Whether you should eat pancetta raw or not has since become a popular debate.
The state of pancetta may come off as unclear to most people for a variety of reasons.
A common rationale people often give for eating this meat raw is that they “found it in a deli case with other ready-to-eat meats” or that “there are no clear instructions on the packaging as to whether they are ready-to-eat or raw”.
In this post, allow us to delve deeper into this debate and show you if it is safe for you to eat pancetta raw or not.
Can you eat pancetta raw?
Yes and no. But let’s explain the yes first.
It is safe to eat pancetta raw, only when it is cured, hygienic, and served to healthy people.
Technically for pancetta to even be regarded as pancetta in the first place, it should be properly cured. What this means is that it had previously been preserved by salting.
Also, if you’re confident that the pancetta has been properly handled during its voyage to you, sure, go for it.
The chances that some of the natural bacteria that are on the surface of the pancetta can cause issues for people who are already ill are quite high, so “raw” pancetta should be served to healthy individuals only.
When can’t you eat pancetta?
If pancetta hasn’t been cured, it should not be eaten. Uncured pancetta isn’t even considered pancetta at all, it is merely pork belly.
If you have reservations about the hygiene situation of the pancetta, you may want to cook it first before diving into it, better safe than sorry.
What happens if you eat pancetta raw?
It all depends on the individual.
Eating raw pancetta may cause stomach cramps in some whereas nothing in others, but ultimately, as long as the pancetta in question has been properly cured, you have little to worry about.
The problem stems when the pancetta is not cured, was handled in unhygienic conditions, or is served to someone who is ill.
- When the pancetta is not cured, it is very unsafe to eat the pancetta raw because curing helps get rid of the bacteria on the surface of the meat.
- At this point, it is raw pork belly and not pancetta. Basically, this is raw meat that poses the risk of trichinosis or tapeworms for whoever is eating it. I don’t think the taste of uncooked pork belly is appealing so why go down that route?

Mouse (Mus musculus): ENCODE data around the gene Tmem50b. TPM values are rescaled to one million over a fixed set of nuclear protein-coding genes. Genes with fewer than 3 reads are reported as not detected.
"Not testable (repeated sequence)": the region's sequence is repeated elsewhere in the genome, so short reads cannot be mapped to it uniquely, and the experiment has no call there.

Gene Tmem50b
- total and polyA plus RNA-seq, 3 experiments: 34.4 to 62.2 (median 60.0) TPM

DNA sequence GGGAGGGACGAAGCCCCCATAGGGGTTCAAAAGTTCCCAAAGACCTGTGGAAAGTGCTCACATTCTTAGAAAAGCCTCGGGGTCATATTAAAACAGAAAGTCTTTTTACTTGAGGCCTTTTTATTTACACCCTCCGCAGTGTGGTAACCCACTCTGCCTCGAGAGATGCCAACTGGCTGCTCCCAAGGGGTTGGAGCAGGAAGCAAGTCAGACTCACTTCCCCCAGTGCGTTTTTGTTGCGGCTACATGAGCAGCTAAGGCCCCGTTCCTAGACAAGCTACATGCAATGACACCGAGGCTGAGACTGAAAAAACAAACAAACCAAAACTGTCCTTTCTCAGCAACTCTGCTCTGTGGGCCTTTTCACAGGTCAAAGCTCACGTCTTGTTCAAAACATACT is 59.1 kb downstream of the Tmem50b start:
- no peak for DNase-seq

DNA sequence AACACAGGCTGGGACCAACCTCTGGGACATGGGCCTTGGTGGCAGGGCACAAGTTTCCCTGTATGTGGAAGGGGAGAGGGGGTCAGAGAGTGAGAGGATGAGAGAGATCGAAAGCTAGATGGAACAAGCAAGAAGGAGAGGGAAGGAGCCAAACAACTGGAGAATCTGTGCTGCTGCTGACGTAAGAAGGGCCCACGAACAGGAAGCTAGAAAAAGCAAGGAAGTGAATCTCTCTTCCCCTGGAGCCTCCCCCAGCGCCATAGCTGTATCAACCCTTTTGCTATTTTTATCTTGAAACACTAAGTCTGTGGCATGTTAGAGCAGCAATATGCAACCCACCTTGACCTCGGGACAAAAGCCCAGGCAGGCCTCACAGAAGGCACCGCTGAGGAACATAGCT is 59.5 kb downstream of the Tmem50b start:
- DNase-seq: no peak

- If you’re aware that the pancetta has not been nearly handled, eating it raw might not be an A+ idea because it leaves you at risk of food poisoning.
- Alternatively, uncooked pancetta is ideal for people with illnesses because the process of digesting the meat may be tedious for them and cause further problems.
Can you get sick from eating raw pancetta?
Yes, you can get sick from eating raw pancetta.
You can get sick from eating most foods raw and pancetta is not an exception.
For raw pancetta, depending on your body system, you can develop food poisoning or an allergic reaction if you are allergic to any of the ingredients used to cure the raw pancetta.
Common symptoms of food poisoning include: stomach cramping, nausea, vomiting, diarrhea, headaches, weakness, chills, dehydration, dizziness, fever, appetite loss, sweating or malaise, bloating, stomach indigestion, and gagging.
It is also not recommended for pregnant women to eat pancetta raw because it puts them at risk of developing listeriosis.
Listeriosis is caused by the listeriosis monocytogenes bacteria. This infection shows up after the individual has eaten contaminated food. Listeriosis commonly affects the ill, newborns, pregnant women, and older adults.
For pregnant women, symptoms associated with this infection may not be physically apparent in the mother but will rather be passed on to the newborn. Hence, the newborn may experience the following symptoms in the days and weeks after birth:
- Lost of interest in feeding
In some cases, listeriosis may ultimately result in miscarriage or premature birth.
Can you eat uncured pancetta raw?
No, you can’t eat uncured pancetta raw.
As a matter of fact, uncured pancetta is not pancetta at all, it is just pork belly.
Let’s talk about why you shouldn’t eat raw pork belly.
Why shouldn’t you eat raw pork belly?
Eating raw or undercooked pork meat is not a great idea. It exposes you to parasites that it harbors, which include tapeworms or roundworms.
These parasites can cause food-borne illnesses such as trichinosis or taeniasis.
This is a food-borne illness that is caused by eating undercooked or raw meats, specifically pork meats infested with trichinella worm.
Common symptoms of trichinosis are fever, chills, abdominal cramps, and headaches.
This is caused by eating meat that has tapeworm eggs.
Most mild cases do not show symptoms but severe cases, on the other hand, do.
Common symptoms of severe cases of this foodborne illness include:
- Weight loss
- Stomach upset
- Loss of appetite
- Stomach pain
- Visible tapeworm segments may be passed through feces.
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I write about the intersection between evolutionary biology and food. I also talk about practical applications, sustainable agriculture, and general tasty things